After what many concerned consumers, health and environmental advocates labeled a major victory, California must now remove BPA (bisphenol-A) from its list of chemicals known to cause reproductive issues.
Otherwise known as Proposition 65, California added BPA to its well-known list of items with health risks after scores of studies pointed to its risks. A 2008 report by the National Toxicology Program found exposure to BPA to be connected with developmental problems.
Filed in March by the American Chemistry Council on behalf of the industry, the suit alleged that not enough data exists to classify BPA as toxic to humans. “We do not believe there is a scientific basis for including BPA on the Proposition 65 list, and we look forward to our case being heard on the merits sometime this summer,” said Steven G. Hentges, head of ACC’s Polycarbonate/BPA Global Group.
Several countries including China, Canada and France have banned BPA because of the perceived risks, and the FDA ruled it must be removed from certain baby items including bottles and sippy cups.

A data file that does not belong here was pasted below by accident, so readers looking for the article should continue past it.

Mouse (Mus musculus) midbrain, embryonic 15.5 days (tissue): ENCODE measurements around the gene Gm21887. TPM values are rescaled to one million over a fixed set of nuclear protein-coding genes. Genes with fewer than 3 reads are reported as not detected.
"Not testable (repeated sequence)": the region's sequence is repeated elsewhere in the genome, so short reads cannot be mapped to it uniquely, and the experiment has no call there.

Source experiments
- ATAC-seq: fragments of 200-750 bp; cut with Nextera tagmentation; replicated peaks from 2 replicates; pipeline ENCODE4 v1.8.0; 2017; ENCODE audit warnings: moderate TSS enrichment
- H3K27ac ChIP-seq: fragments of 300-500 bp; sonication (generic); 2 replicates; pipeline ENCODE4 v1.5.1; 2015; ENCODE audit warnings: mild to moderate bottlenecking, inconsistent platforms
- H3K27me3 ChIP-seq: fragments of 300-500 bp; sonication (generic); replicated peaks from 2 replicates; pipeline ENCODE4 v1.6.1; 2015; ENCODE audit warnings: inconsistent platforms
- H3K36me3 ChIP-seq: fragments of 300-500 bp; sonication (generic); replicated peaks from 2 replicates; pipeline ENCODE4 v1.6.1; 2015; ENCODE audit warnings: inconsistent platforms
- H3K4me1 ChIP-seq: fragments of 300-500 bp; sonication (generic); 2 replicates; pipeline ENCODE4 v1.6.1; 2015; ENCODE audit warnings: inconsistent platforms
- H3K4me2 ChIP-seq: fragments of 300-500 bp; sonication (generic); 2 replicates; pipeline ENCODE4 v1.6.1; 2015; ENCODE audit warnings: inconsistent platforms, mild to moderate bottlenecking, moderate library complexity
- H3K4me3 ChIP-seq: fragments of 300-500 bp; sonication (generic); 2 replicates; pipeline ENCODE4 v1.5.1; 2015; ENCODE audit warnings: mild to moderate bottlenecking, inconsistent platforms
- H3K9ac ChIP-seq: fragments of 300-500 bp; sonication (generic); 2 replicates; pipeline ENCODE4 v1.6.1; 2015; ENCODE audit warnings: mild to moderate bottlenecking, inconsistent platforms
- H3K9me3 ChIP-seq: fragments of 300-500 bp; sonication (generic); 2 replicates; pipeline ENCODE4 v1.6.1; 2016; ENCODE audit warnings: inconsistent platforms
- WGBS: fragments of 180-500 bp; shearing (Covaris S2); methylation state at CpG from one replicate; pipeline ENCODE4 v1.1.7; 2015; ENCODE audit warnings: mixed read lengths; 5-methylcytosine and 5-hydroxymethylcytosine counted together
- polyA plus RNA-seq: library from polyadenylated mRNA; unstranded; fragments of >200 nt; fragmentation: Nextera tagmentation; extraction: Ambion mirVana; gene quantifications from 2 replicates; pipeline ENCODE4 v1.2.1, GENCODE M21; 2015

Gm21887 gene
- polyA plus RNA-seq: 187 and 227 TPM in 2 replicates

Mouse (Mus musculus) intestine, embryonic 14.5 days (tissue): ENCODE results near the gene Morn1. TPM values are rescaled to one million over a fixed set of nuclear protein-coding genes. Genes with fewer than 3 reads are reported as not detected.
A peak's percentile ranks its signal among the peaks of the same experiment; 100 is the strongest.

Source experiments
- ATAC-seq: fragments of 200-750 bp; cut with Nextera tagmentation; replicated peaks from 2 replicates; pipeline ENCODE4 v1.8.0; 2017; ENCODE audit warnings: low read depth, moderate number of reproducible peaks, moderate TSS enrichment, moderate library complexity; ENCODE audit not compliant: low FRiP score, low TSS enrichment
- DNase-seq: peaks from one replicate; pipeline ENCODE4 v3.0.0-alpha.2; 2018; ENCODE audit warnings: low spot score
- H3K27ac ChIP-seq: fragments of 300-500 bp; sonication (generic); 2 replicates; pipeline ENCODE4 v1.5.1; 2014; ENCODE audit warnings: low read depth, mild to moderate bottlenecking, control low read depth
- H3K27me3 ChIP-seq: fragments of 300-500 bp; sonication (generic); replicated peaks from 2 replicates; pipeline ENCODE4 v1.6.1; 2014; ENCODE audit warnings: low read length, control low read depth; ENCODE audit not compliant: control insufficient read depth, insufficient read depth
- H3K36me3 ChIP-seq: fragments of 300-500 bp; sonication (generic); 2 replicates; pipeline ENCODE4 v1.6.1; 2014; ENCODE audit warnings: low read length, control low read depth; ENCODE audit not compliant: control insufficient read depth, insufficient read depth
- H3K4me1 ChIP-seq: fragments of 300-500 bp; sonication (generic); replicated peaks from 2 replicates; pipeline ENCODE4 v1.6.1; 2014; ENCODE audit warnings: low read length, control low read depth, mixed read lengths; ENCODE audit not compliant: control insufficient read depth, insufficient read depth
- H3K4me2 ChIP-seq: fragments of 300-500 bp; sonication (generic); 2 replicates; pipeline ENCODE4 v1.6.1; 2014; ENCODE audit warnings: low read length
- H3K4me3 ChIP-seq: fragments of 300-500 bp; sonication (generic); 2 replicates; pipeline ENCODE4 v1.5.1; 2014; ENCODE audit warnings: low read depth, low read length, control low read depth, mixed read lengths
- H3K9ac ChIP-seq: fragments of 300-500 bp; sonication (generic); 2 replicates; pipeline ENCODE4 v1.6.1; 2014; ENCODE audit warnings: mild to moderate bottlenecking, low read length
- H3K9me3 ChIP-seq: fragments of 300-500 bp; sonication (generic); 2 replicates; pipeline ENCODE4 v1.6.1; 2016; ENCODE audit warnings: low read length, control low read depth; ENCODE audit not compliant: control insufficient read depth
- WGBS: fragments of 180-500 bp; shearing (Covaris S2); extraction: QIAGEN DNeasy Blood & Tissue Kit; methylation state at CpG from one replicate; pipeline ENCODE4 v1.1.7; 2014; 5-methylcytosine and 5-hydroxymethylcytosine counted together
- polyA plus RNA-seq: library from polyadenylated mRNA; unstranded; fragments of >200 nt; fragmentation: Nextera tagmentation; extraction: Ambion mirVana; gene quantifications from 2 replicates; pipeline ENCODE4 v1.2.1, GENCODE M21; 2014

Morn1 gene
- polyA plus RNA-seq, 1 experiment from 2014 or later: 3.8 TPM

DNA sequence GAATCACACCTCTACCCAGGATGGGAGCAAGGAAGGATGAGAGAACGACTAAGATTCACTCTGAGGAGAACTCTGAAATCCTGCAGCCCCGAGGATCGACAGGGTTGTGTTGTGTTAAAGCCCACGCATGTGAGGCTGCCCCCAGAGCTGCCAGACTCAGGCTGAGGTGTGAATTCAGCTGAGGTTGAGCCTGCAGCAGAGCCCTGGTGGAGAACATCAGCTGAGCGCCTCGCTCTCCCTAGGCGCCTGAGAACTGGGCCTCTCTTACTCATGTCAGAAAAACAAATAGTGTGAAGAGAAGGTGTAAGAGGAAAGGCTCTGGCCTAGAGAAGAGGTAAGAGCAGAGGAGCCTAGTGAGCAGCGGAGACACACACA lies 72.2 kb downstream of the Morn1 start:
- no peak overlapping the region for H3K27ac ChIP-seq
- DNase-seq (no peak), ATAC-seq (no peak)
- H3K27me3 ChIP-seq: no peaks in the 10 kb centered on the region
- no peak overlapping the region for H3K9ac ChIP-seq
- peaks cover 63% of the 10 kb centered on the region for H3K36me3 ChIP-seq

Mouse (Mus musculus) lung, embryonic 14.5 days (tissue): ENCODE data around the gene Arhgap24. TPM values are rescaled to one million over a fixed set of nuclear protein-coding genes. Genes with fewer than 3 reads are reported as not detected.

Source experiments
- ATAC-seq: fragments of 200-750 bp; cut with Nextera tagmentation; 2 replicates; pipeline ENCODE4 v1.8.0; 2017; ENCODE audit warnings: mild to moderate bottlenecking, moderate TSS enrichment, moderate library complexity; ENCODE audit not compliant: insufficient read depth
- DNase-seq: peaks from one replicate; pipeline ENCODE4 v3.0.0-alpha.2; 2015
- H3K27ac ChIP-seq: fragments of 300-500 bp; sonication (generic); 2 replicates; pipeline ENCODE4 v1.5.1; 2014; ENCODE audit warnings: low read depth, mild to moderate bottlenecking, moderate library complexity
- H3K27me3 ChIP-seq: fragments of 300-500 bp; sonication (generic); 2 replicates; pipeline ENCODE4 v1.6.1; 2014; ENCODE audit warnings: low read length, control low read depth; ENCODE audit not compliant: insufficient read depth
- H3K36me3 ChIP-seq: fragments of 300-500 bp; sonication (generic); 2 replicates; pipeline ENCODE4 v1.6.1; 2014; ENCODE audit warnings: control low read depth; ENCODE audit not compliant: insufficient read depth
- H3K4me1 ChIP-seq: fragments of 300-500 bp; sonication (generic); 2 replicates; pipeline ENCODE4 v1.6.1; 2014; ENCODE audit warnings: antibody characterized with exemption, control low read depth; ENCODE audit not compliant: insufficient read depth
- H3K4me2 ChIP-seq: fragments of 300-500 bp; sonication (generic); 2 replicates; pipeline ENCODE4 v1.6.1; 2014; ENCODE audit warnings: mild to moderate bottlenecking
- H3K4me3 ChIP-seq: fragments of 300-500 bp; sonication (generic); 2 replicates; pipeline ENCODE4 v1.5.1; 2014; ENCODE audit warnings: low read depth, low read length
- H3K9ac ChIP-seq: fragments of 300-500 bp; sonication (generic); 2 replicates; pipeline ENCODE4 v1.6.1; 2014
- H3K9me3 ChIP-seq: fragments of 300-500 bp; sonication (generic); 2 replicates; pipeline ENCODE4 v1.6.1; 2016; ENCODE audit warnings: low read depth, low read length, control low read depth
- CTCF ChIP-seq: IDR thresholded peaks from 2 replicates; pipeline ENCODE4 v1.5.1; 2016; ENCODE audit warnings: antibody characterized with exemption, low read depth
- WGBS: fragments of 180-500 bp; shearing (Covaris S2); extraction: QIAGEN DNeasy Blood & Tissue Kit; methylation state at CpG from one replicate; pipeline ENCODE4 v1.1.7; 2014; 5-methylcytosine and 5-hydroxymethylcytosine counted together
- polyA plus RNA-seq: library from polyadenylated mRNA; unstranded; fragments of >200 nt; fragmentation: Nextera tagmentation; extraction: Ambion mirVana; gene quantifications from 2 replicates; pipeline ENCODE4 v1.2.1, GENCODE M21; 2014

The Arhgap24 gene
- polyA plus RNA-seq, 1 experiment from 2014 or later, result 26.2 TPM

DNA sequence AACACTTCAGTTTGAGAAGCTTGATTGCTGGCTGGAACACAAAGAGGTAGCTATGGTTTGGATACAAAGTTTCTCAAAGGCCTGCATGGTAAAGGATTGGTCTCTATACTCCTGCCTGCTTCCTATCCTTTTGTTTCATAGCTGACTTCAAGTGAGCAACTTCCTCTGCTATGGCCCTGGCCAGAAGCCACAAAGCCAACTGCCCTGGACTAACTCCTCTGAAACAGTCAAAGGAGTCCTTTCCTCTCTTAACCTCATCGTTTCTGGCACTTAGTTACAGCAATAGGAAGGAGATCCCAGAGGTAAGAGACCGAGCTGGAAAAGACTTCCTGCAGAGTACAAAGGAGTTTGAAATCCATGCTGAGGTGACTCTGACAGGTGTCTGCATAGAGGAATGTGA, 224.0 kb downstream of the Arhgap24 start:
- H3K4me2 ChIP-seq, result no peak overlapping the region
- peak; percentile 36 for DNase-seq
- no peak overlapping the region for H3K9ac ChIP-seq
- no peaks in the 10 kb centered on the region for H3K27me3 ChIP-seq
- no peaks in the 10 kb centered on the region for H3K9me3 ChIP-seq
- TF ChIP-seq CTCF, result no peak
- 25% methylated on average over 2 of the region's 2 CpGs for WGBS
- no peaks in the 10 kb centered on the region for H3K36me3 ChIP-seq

BPA is a plastic polymer widely used in the food industry. It's found in bottles and the lining of canned foods and drinks. It's also found in register receipts and household items. An industry-led lawsuit challenged California's Prop 65 designation.
Manufacturers including soup giant, Campbell's, have begun replacing BPA in products in response to concerned consumers and pressure from advocacy groups. Both Pepsi and Coca-Cola have stated that not enough evidence exists to warrant removing BPA from soda cans.
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